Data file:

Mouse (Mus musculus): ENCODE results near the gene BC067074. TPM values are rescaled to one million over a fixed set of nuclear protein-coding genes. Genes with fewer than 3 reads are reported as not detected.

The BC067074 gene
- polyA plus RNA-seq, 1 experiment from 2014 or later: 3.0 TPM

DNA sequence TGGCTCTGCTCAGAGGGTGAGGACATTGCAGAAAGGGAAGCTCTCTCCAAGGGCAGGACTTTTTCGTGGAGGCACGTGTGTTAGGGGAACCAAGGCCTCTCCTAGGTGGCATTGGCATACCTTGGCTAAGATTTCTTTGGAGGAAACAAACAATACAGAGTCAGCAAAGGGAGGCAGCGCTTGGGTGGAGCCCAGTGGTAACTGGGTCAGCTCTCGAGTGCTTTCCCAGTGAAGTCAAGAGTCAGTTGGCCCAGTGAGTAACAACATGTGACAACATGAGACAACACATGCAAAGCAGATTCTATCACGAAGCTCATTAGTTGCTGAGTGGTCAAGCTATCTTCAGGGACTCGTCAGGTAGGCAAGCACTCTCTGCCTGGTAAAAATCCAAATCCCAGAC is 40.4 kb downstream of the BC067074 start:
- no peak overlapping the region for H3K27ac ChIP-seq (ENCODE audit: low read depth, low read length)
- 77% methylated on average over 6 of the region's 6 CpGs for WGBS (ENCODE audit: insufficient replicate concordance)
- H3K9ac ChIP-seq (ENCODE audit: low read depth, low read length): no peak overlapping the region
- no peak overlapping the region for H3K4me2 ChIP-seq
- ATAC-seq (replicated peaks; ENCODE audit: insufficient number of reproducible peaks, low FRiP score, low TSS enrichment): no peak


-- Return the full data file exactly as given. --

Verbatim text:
Mouse (Mus musculus): ENCODE results near the gene BC067074. TPM values are rescaled to one million over a fixed set of nuclear protein-coding genes. Genes with fewer than 3 reads are reported as not detected.

The BC067074 gene
- polyA plus RNA-seq, 1 experiment from 2014 or later: 3.0 TPM

DNA sequence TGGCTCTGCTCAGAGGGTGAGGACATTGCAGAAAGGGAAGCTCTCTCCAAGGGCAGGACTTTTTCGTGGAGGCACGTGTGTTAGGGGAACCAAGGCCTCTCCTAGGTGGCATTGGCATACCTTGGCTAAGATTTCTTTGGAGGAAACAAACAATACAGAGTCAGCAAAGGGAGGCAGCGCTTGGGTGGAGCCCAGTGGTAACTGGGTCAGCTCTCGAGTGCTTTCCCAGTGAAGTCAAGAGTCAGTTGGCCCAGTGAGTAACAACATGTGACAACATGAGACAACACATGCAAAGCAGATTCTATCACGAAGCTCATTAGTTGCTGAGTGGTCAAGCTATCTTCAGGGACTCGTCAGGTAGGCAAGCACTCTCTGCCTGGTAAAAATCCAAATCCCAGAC is 40.4 kb downstream of the BC067074 start:
- no peak overlapping the region for H3K27ac ChIP-seq (ENCODE audit: low read depth, low read length)
- 77% methylated on average over 6 of the region's 6 CpGs for WGBS (ENCODE audit: insufficient replicate concordance)
- H3K9ac ChIP-seq (ENCODE audit: low read depth, low read length): no peak overlapping the region
- no peak overlapping the region for H3K4me2 ChIP-seq
- ATAC-seq (replicated peaks; ENCODE audit: insufficient number of reproducible peaks, low FRiP score, low TSS enrichment): no peak